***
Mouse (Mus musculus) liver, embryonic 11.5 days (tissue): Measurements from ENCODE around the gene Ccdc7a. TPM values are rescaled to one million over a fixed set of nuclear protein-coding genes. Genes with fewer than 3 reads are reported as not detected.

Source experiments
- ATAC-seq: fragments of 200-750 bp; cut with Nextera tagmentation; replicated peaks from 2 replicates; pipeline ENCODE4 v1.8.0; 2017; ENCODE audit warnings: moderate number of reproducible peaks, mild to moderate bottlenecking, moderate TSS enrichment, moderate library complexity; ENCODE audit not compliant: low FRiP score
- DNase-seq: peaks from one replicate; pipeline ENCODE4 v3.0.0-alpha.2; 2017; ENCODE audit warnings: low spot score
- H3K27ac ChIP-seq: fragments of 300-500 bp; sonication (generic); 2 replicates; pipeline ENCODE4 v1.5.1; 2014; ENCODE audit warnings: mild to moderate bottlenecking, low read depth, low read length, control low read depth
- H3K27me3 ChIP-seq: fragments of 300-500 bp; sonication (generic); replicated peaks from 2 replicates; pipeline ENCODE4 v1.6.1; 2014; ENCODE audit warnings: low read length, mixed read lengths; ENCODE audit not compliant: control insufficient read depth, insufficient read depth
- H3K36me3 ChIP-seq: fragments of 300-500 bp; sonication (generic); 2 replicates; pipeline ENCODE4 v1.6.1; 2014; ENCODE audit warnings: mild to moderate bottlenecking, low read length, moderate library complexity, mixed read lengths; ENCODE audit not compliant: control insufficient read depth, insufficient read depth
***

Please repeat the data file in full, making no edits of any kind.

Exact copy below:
Mouse (Mus musculus) liver, embryonic 11.5 days (tissue): Measurements from ENCODE around the gene Ccdc7a. TPM values are rescaled to one million over a fixed set of nuclear protein-coding genes. Genes with fewer than 3 reads are reported as not detected.

Source experiments
- ATAC-seq: fragments of 200-750 bp; cut with Nextera tagmentation; replicated peaks from 2 replicates; pipeline ENCODE4 v1.8.0; 2017; ENCODE audit warnings: moderate number of reproducible peaks, mild to moderate bottlenecking, moderate TSS enrichment, moderate library complexity; ENCODE audit not compliant: low FRiP score
- DNase-seq: peaks from one replicate; pipeline ENCODE4 v3.0.0-alpha.2; 2017; ENCODE audit warnings: low spot score
- H3K27ac ChIP-seq: fragments of 300-500 bp; sonication (generic); 2 replicates; pipeline ENCODE4 v1.5.1; 2014; ENCODE audit warnings: mild to moderate bottlenecking, low read depth, low read length, control low read depth
- H3K27me3 ChIP-seq: fragments of 300-500 bp; sonication (generic); replicated peaks from 2 replicates; pipeline ENCODE4 v1.6.1; 2014; ENCODE audit warnings: low read length, mixed read lengths; ENCODE audit not compliant: control insufficient read depth, insufficient read depth
- H3K36me3 ChIP-seq: fragments of 300-500 bp; sonication (generic); 2 replicates; pipeline ENCODE4 v1.6.1; 2014; ENCODE audit warnings: mild to moderate bottlenecking, low read length, moderate library complexity, mixed read lengths; ENCODE audit not compliant: control insufficient read depth, insufficient read depth